The Igloo will remain a Mellon -- for now
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It came in 47 years ago as the Civic Auditorium, is affectionately known as the Igloo, and will go out as a Mellon.
BNY Mellon has reached agreement with the Penguins to extend its naming rights deal to Mellon Arena by one year. It assures that the Igloo, in its final year of existence before the team moves into its new home, will bear the Mellon name.
That is the designation it has carried, at least officially, since 1999, when the former Mellon Financial Corp., which merged with The Bank of New York last year, reached a 10-year deal with the team to affix its name to the Civic Arena.
The extension was needed because the existing deal expires after the 2008-2009 season and the new arena won't open until the 2010-2011 season.
"We have signed an agreement to extend the naming rights until the Penguins take full occupancy of their new facility," BNY Mellon spokesman Ron Gruendl said.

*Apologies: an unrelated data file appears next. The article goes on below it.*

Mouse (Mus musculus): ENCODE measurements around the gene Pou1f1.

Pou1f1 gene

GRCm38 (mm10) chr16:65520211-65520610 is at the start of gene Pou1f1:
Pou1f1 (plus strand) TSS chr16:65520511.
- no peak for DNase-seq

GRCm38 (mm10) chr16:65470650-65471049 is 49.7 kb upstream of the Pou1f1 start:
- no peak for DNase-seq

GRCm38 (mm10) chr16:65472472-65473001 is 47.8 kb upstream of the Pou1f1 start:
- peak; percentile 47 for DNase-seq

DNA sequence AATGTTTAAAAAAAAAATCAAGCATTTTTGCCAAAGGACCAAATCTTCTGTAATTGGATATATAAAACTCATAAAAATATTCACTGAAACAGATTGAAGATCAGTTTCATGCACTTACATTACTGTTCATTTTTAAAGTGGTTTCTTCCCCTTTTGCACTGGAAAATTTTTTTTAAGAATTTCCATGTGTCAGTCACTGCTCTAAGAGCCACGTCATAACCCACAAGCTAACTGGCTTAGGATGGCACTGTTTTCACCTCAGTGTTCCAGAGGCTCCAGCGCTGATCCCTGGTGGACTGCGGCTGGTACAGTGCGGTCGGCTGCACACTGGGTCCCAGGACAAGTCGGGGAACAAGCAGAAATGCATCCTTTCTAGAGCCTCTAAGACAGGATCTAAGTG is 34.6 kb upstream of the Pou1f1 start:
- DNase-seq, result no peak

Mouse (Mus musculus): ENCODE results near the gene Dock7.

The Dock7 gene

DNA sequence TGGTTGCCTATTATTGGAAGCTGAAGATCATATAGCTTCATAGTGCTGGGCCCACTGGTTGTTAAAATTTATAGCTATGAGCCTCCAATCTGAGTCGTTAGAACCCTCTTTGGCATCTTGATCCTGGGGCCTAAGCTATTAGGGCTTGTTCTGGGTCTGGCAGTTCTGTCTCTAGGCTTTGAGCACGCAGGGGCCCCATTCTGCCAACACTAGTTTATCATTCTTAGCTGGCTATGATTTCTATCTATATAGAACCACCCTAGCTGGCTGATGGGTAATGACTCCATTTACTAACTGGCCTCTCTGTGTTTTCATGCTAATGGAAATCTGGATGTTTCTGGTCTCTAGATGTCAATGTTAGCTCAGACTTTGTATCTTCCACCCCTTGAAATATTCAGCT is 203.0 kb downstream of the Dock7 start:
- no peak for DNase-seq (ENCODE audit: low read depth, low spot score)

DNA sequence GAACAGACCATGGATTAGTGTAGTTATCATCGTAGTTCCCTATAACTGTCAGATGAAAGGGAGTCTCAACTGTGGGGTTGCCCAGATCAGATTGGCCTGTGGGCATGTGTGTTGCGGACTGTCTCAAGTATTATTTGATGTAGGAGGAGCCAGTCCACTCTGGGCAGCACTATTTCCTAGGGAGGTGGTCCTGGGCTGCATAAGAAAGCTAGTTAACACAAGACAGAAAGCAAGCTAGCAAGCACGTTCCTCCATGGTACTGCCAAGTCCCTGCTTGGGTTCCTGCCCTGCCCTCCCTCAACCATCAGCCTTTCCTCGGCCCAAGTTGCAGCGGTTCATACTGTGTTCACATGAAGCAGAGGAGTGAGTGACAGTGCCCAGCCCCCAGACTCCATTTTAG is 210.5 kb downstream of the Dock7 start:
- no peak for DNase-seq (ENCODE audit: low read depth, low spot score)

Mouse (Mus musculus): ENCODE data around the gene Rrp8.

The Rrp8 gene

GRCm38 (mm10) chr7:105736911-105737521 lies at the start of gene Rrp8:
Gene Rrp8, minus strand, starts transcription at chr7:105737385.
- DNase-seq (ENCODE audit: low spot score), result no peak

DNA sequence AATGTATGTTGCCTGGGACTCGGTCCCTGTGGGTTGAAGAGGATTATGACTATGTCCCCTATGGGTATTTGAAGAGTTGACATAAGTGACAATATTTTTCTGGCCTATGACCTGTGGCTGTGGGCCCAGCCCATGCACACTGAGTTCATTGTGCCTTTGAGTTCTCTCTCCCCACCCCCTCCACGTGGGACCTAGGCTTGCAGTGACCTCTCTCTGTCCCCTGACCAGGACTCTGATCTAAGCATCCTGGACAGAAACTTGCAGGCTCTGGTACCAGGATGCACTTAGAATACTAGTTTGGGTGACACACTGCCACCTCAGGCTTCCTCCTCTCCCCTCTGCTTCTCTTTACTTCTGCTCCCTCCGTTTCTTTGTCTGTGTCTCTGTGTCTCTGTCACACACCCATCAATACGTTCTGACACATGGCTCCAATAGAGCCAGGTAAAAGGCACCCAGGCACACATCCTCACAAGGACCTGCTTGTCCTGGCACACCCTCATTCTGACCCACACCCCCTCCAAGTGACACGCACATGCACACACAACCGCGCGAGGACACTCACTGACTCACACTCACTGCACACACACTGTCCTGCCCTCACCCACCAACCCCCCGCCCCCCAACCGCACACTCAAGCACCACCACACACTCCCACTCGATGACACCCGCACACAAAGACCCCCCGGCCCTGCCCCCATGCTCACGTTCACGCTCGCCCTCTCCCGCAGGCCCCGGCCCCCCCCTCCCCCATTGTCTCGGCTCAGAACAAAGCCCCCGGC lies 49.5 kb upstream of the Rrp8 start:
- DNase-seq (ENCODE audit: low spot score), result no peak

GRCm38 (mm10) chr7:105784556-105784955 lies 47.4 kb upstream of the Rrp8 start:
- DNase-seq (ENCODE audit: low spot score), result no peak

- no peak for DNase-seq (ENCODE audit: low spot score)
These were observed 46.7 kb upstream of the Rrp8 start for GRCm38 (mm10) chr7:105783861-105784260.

Neither BNY Mellon nor the Penguins would disclose the terms of the extension. The original 10-year naming rights deal worked out to about $1.8 million a year.
Marc Ganis, president of Sportscorp Ltd., a Chicago sports business consultant, said the extension probably is similar "with a nice kicker because of how well the team did this year" when it made it to the Stanley Cup finals.
The extension sets the stage for what is expected to be keen bidding for the rights to the new arena.
Mr. Ganis said a new deal could range anywhere from $3 million a year to $8 million a year. He said the team's performance this past year could be a "very, very significant factor" in what the Penguins can command for naming rights.
"Now you've got a team that gets national and, to a degree, international exposure because of how well it plays and the stars it has," he said.
In recent deals, Prudential agreed to pay more than $5 million a year for the naming rights to the New Jersey Devils' new arena. The New York Mets sold the rights to their new ballpark to Citigroup for about $20 million a year.
BNY Mellon has the right of first refusal to the naming rights to the new arena, a byproduct of its 10-year agreement.
Mr. Gruendl said the firm has "held private discussions" with the Penguins about those rights but had little else to say about the subject.
First Published June 20, 2008 12:00 am